Growing up in Brockton, a down-at-the-heels Massachusetts mill town, Francis recalled visiting the city's only bookstore, a used book shop with the smell of old paper. "Someone told me it was a front for a bookie," she said. To get there, she had to walk underneath a bridge, a dark, unpleasant place with an unsavory reputation. But then she'd hunt through the piles of books and go away delighted with a fifty-cents "prize."
            Her father, who had had a difficult life that he survived in part by humor, "regaled" people with his stories. The laughter at the end told him he had succeeded.
            And the laughter taught her that a storyteller had "a responsibility to entertain."
            She learned about people from family stories, Francis said. She listened to the older members of the family, seeking all the details about the people they remembered and talked about.
            "I became a family historian," Francis said. "Begging for old stories. We learn from these stories." Our lives are enlarged.
            But stories from life don't get chopped up into ingredients for fiction, like vegetables for a soup. Real life feeds our minds, our imaginations, but all we can say about the stories the novelist tells is they come somewhere inside. Francis said she doesn't draw her stories "from life."
            "I wanted to write about connectedness," Francis said at the library talk. Also faith, relationship, hard work, hardship.
            Ideas like this raise the interesting, not obvious question, of what a novel is "about."
            The natural tendency, even in review journals, is to give a capsule summary of a book's plot. The book is about (we are told) so-and-so who suffers a blow, or falls in love, or finds him or herself thrown into one sort of crisis or another because of this, that, or the other thing. Well, yes... and no.
            My attempt to describe "The Orphans of Race Point" -- without too many spoilers -- would go something like this. The daughter of a beloved doctor, a beloved authority figure in a close-knit ethnic community, is drawn while still a child to the victim of a domestic violence tragedy. Nine-year-old Gus Silva has retreated into silence after witnessing the death of his mother at the hands of his father. Hallie Costa's goodness and determination -- she invades his solitude to read him "David Copperfield"-- helps Gus recover and grow into a paragon of compassion. The adult Gus becomes a magnet for both hale and sickly psyches, and eventually he is victimized again by a cruel conspiracy involving a victim of domestic abuse and the evil desire to bring a good man down. Once more Hallie and a now growing, but highly unconventional "family" refuse to give up on him.
            So does this summary of what the novel is 'about' explain what kept me up late reading because I had to find out what was going to happen to the characters? What made me feel that this book had heart in it?
            Her book is about "everything," Francis said.
            Other people write stories that are "a perfect pond," she said. "I write about the ocean... It's messy."

P.S. Here's the link to the newspaper story I wrote about the summer books festival in Duxbury, Mass. Patry Francis was their first author.

Sunday, June 15, 2014

The Garden of Memory: Father's Day Gifts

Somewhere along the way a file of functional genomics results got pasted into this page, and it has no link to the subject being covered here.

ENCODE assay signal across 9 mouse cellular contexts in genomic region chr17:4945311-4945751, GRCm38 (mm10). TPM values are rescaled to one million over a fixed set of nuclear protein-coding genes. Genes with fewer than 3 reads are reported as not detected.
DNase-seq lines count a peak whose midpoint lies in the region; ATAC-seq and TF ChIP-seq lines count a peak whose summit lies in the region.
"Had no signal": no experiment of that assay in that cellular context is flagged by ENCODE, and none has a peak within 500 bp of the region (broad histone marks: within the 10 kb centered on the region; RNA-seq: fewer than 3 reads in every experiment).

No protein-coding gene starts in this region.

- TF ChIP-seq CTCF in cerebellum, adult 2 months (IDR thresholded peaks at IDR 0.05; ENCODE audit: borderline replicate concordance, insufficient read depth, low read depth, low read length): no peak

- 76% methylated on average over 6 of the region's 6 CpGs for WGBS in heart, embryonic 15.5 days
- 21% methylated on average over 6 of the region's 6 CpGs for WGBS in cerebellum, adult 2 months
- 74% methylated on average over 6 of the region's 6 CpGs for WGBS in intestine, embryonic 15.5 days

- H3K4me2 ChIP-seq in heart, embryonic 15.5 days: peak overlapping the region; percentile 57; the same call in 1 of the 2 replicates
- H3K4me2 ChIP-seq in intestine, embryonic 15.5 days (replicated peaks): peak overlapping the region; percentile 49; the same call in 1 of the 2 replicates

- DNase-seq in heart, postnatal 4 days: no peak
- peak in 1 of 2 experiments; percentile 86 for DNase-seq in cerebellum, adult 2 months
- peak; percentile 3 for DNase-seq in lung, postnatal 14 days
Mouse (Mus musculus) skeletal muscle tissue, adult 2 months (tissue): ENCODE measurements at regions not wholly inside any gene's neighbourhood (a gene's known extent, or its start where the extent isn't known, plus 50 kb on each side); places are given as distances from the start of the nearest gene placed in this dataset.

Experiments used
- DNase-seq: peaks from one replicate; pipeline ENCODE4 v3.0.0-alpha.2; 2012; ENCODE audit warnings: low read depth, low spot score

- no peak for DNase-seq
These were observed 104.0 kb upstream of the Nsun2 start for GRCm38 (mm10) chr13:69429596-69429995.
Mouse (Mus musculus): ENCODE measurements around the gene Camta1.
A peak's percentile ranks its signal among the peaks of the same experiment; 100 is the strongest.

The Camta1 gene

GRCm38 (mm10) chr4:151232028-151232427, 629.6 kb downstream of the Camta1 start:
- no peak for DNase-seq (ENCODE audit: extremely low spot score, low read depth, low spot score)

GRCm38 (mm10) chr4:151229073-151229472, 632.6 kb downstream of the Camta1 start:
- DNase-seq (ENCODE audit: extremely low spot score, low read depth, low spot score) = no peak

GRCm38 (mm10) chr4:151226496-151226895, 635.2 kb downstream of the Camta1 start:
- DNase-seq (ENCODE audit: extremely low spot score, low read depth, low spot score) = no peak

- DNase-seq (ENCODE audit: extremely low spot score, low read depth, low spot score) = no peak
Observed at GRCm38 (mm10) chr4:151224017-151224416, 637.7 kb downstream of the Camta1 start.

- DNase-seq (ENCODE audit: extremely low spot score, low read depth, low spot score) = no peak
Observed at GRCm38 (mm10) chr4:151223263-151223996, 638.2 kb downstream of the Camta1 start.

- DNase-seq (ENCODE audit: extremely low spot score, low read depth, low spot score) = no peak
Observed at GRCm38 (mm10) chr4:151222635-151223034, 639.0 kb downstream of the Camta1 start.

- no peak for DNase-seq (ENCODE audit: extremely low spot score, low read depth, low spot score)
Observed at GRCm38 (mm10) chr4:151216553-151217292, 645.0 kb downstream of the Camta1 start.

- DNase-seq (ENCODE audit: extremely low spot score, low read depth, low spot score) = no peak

The photo at the top of page is a Father's Day gift from Patty Surprenant, who recently paid us a visit. She's the youngest person in the picture; posed between Anne and me. I don't know the exact date of the photo, but from Patty's recollection, it's over thirty years old.
            There's no simple way to describe our relationship to Patty. Way back in the days when everybody was still skinny, Anne and I were hired to be house parents in a therapeutic milieu program for adolescent girls. The four girls in the house were no longer able to live with their own parents for various reasons. We were the subs. We lived all together as an ad hoc nuclear family suburban style in Lexington, Mass. Our daughter Sonya was a toddler when we moved in; Patty and a couple of girls were already living there. In the nature of things we got close, lived close, learned a lot about each other, endured trials and tribulations.
            Patty is a remarkable human being today. Seeing her recently made me feel good about the two years we spent as house parents. I was going to graduate school at the time, reading Shakespeare and Wordsworth and Austen and Joyce. But real life in 'the house' was teaching me things as well; sometimes more important things.
            Since Sunday was not only Father's Day, but Sonya's birthday, we took a walk in the Arnold Arboretum, where we were likely to see mountain laurel. Sonya, the first of our two children, was born on June 15. About a week before her birth, Anne joined me (for reasons not easily explained) on a walk up a mountain trail near our house in the Pioneer Valley. The wild laurel -- the flowers look like wedding cake decorations, spun sugar, white with pink coverings that fade when the flowers open -- was blooming all along the path we climbed.
            When Sonya was born a week later, hurried into the world perhaps by her mother's strenuous, though stately outing -- the 'Mountain Laurel Progress,' to name it in the manner of royal excursions -- some of the flowers we had picked that day were still in the house, waiting in a vase (on top of the space heater, Anne recalls) when mother and baby returned from the hospital. So laurel flowers have always been associated with Sonya's birthday for us.
            We spoke to both Sonya and Saul on the phone today. We have long-distance children; hearing their voices is always a gift.
            It was a beautiful day -- blue, green, and flowerful. So many gifts.